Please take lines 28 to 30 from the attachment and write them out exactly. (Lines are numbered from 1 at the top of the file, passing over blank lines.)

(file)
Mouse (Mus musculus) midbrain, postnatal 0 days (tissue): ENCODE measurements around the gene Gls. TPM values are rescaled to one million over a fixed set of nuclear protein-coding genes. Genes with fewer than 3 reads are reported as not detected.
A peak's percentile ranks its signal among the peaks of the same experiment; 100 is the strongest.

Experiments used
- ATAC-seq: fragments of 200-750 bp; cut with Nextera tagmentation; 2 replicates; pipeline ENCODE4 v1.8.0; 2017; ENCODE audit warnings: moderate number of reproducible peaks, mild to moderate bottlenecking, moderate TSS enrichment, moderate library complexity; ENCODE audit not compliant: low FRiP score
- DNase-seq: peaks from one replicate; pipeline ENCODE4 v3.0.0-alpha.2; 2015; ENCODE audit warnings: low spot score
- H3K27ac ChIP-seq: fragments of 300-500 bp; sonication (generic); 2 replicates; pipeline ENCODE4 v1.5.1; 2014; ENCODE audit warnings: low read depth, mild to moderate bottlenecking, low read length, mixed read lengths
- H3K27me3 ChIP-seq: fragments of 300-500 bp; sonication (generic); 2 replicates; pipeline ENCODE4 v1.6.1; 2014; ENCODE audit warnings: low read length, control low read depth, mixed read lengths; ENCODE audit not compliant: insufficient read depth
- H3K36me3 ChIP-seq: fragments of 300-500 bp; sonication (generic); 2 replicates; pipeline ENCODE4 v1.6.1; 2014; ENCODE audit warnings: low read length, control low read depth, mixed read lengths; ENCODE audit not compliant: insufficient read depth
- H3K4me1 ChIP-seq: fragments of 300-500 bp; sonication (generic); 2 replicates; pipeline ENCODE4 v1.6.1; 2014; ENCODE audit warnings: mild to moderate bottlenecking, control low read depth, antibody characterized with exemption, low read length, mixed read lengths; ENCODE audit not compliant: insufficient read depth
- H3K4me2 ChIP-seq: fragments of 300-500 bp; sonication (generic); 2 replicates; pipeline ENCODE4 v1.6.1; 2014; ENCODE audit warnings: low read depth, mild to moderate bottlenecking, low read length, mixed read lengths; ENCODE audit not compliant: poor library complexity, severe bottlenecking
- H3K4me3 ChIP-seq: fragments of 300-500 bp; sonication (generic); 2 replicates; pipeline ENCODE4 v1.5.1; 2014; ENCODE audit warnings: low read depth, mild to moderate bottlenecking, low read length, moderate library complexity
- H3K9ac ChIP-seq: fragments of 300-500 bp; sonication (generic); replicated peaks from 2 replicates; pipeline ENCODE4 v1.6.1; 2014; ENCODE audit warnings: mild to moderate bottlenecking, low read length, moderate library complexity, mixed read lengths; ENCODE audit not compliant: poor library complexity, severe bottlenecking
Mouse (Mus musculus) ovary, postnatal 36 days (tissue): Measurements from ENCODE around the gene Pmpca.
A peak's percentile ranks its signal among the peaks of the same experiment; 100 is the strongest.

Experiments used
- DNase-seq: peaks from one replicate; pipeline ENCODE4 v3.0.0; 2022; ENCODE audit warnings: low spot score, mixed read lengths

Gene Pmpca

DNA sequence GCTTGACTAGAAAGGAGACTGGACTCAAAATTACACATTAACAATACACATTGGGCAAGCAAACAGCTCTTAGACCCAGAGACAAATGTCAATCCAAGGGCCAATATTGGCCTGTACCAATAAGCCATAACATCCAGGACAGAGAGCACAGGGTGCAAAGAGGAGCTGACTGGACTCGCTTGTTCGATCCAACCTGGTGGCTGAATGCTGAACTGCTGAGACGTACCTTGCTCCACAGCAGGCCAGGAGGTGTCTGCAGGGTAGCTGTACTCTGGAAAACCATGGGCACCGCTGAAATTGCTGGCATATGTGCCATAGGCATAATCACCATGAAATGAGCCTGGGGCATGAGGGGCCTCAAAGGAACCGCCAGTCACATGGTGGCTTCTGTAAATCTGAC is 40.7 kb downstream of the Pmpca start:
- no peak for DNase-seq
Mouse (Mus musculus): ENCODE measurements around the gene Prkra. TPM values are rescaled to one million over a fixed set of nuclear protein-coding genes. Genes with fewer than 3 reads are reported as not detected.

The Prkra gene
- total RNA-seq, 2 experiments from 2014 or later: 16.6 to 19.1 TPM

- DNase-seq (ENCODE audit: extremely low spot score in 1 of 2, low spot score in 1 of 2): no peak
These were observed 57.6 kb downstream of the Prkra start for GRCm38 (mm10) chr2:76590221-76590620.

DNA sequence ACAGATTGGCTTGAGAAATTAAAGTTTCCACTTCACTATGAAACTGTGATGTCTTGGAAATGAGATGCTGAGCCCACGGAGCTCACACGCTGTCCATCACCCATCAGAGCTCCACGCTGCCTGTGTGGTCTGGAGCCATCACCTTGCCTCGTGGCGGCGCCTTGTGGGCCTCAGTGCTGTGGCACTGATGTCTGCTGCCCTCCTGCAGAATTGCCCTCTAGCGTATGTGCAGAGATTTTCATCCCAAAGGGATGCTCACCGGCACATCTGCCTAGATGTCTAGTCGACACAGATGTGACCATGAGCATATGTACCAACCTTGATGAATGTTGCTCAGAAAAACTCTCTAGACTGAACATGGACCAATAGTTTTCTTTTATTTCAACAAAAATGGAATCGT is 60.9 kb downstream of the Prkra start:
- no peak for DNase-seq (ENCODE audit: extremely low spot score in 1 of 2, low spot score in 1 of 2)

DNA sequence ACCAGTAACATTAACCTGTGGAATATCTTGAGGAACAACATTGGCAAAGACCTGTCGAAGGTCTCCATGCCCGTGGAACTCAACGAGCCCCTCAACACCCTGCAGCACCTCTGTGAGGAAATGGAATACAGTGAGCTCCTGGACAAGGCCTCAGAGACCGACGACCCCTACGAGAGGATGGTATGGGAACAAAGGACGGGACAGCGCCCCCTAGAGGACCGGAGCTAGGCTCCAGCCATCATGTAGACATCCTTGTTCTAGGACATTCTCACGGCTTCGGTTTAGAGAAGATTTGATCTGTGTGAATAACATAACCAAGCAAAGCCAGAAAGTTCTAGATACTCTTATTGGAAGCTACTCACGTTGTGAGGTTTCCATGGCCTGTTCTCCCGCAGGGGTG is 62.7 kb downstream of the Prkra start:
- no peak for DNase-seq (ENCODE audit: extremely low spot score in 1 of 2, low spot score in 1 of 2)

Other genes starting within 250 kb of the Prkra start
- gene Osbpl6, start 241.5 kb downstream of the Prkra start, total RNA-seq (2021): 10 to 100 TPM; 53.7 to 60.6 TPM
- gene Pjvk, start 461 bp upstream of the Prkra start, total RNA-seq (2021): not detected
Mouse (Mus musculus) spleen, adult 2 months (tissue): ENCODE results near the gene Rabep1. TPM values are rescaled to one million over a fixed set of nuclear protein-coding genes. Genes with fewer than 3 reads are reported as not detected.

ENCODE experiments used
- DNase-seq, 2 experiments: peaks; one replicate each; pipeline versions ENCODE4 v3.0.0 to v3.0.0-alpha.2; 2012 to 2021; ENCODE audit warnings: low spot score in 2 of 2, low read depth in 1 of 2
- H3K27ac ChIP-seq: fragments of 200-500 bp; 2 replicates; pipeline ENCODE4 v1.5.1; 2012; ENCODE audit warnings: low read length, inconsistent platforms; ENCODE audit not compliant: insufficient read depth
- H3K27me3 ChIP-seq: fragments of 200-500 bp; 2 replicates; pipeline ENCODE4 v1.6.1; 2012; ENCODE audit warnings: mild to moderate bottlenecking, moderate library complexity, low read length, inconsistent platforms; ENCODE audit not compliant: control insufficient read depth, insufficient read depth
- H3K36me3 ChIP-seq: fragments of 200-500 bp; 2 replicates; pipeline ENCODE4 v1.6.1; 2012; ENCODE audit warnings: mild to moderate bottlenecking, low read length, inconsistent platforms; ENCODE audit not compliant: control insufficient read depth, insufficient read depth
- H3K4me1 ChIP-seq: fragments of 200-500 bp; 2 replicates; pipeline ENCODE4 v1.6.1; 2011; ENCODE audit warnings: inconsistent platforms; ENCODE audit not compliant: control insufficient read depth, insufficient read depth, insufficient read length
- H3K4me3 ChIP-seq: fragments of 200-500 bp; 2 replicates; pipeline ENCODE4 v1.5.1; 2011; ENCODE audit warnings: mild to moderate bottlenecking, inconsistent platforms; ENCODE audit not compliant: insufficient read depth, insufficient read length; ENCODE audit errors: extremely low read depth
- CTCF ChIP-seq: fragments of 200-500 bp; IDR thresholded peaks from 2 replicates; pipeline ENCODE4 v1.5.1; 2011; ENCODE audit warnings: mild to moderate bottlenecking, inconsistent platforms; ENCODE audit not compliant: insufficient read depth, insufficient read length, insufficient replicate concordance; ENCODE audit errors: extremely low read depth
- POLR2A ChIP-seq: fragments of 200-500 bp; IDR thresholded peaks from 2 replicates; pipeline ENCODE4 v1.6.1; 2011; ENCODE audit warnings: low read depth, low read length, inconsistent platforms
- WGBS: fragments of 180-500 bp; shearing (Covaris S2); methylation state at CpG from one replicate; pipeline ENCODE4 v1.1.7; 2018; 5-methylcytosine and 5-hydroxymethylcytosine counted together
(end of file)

- no peak for DNase-seq (ENCODE audit: extremely low spot score in 1 of 2, low spot score in 1 of 2)

Other genes starting within 250 kb of the Prkra start
- gene Osbpl6, start 241.5 kb downstream of the Prkra start, total RNA-seq (2021): 10 to 100 TPM; 53.7 to 60.6 TPM